Looking south down Westminster Road in Beverley Square West
Looking south down Westminster Road

Million Trees NYC outlines the economic, tangible, and intangible benefits of NYC's urban forest:

  • Urban trees help offset climate change by capturing atmospheric carbon dioxide in their tissue, reducing energy used by buildings, and reducing carbon dioxide emissions from fossil-fuel based power plants. Our City’s trees store about 1.35 million tons of carbon valued at $24.9 million. In addition, our trees remove over 42,000 tons of carbon each year.
  • Urban trees capture rainfall on their leaves and branches and take up water, acting as natural stormwater capture and retention devices. Street trees intercept 890.6 million gallons of stormwater annually, or 1,525 gallons per tree on average. The total value of this benefit to New York City is over $35 million each year.
  • Trees remove dust and other pollutants from the air. In fact, one tree can remove 26 pounds of carbon dioxide from the atmosphere annually, the equivalent of 11,000 miles of car emissions. Our trees remove about 2,200 tons of air pollution per year, valued at $10 million annually.
  • According to the U.S. Environmental Protection Agency, urban forests reduce urban temperatures significantly by shading buildings and concrete and returning humidity to the air through evaporative cooling.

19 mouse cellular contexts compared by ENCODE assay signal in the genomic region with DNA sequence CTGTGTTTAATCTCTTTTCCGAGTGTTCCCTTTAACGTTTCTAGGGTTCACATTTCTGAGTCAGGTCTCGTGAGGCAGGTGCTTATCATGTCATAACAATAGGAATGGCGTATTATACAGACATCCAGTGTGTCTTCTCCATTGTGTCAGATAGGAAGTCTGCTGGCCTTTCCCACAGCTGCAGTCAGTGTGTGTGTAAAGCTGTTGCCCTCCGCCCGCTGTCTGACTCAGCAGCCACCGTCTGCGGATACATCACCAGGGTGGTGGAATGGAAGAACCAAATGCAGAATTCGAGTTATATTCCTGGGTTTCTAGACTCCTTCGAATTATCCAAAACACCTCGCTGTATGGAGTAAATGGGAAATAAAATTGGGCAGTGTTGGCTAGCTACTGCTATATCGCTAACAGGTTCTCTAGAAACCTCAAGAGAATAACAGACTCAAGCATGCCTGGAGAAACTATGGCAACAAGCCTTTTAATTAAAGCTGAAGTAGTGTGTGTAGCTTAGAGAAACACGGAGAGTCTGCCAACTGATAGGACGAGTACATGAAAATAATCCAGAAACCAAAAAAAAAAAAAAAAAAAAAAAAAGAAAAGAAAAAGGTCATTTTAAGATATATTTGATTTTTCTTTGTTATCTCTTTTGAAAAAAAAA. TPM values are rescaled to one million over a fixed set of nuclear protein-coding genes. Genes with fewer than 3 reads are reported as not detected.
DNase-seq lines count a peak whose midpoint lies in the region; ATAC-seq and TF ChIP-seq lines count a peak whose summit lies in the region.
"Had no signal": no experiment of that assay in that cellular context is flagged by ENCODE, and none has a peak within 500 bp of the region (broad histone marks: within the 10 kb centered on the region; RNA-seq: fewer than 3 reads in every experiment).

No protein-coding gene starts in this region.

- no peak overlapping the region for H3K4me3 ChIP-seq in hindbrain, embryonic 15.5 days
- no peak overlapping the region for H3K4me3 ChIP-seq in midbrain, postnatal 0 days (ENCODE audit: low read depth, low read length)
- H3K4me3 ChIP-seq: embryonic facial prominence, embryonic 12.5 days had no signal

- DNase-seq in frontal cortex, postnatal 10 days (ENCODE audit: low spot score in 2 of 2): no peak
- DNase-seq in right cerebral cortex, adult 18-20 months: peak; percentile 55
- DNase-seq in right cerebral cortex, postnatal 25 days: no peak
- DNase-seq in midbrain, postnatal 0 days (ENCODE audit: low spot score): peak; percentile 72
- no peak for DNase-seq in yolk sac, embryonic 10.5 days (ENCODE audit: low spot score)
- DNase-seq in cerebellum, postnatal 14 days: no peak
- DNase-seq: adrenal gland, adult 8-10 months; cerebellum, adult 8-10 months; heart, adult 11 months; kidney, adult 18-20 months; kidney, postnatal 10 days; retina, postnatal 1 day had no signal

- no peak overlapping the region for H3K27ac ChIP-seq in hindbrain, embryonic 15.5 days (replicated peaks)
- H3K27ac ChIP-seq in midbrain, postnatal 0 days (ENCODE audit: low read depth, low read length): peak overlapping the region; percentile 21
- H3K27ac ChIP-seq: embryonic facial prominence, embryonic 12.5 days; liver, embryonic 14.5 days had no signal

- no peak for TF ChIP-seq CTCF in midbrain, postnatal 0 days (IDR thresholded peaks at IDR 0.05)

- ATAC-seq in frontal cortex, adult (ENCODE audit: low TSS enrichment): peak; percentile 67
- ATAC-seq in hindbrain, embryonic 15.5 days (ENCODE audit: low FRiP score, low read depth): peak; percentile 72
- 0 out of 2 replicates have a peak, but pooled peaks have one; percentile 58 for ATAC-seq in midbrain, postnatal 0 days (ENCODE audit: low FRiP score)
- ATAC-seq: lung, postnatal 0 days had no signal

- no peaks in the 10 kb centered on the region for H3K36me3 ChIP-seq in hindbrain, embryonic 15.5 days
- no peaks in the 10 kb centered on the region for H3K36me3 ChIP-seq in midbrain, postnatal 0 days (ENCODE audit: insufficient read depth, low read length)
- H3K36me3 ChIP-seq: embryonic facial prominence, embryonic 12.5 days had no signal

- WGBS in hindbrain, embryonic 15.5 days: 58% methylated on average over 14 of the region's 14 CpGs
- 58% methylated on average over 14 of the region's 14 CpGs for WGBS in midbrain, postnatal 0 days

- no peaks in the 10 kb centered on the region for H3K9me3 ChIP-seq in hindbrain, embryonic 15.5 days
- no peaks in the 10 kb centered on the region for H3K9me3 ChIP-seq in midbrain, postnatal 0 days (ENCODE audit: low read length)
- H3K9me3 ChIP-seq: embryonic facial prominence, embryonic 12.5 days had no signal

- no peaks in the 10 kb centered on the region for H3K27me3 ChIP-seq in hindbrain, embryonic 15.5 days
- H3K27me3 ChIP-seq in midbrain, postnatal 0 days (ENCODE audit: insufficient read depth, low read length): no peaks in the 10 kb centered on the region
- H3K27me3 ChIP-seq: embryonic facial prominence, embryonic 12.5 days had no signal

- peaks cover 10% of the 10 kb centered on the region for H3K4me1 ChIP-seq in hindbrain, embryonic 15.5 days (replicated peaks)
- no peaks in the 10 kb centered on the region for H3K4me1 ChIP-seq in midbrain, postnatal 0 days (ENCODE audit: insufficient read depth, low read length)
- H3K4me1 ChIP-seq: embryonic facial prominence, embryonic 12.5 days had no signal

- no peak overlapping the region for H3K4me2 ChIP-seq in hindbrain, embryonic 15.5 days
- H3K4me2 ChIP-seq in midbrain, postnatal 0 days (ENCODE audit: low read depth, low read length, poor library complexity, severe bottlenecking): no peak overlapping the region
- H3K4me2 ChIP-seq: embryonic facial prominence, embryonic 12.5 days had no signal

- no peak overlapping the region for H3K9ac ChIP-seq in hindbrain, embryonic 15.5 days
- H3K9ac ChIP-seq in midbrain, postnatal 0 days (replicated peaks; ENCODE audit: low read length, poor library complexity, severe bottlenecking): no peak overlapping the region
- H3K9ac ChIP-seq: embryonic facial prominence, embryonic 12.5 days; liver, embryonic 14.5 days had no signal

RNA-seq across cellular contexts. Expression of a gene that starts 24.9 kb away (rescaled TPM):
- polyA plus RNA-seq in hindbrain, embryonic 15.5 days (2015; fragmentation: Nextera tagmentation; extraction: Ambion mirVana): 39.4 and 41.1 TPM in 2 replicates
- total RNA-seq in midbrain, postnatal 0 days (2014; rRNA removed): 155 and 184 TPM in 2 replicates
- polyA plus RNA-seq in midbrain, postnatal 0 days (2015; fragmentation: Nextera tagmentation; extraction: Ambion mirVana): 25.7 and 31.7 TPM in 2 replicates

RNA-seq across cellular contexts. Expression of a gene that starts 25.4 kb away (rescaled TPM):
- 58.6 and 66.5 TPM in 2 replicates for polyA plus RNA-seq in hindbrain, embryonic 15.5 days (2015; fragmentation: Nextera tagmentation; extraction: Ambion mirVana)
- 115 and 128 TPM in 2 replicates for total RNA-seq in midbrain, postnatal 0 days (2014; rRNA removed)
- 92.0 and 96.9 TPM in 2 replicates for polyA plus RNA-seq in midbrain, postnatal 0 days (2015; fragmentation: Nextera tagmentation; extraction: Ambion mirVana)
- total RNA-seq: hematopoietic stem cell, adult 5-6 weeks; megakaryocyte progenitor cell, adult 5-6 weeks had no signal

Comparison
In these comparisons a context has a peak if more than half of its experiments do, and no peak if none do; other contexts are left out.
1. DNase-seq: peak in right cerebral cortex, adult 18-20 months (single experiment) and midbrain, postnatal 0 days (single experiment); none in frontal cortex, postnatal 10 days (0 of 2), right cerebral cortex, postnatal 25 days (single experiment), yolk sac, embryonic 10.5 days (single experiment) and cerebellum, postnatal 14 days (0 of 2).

• By using trees to modify temperatures, the amount of fossil fuels used for cooling and heating by homeowners and businesses is reduced. Our City’s street trees provide $27 million a year in energy savings.
  • New York City’s urban forest provides habitat - including food and shelter for many species of birds, insects, and other wildlife, as well as environmental education resources for New Yorkers of all ages.
  • Over the years the City has invested millions in its urban forest. Trees provide $5.60 in benefits for every dollar spent on tree planting and care.
  • A significant link exists between the value of a property and its proximity to parks, greenbelts, and other green spaces. Smart Money magazine indicated that consumers value a landscaped home up to 11.3 percent higher than its base price. Street trees provide $52 million each year in increased property values.
  • The greening of business districts increases community pride and positive perception of an area, drawing customers to the businesses.
  • There is growing evidence that trees help reduce air pollutants that can trigger asthma and other respiratory illnesses. Green spaces also encourage physical activity - a healthy habit for any New Yorker.
Looking south down Stratford Road in Beverley Square West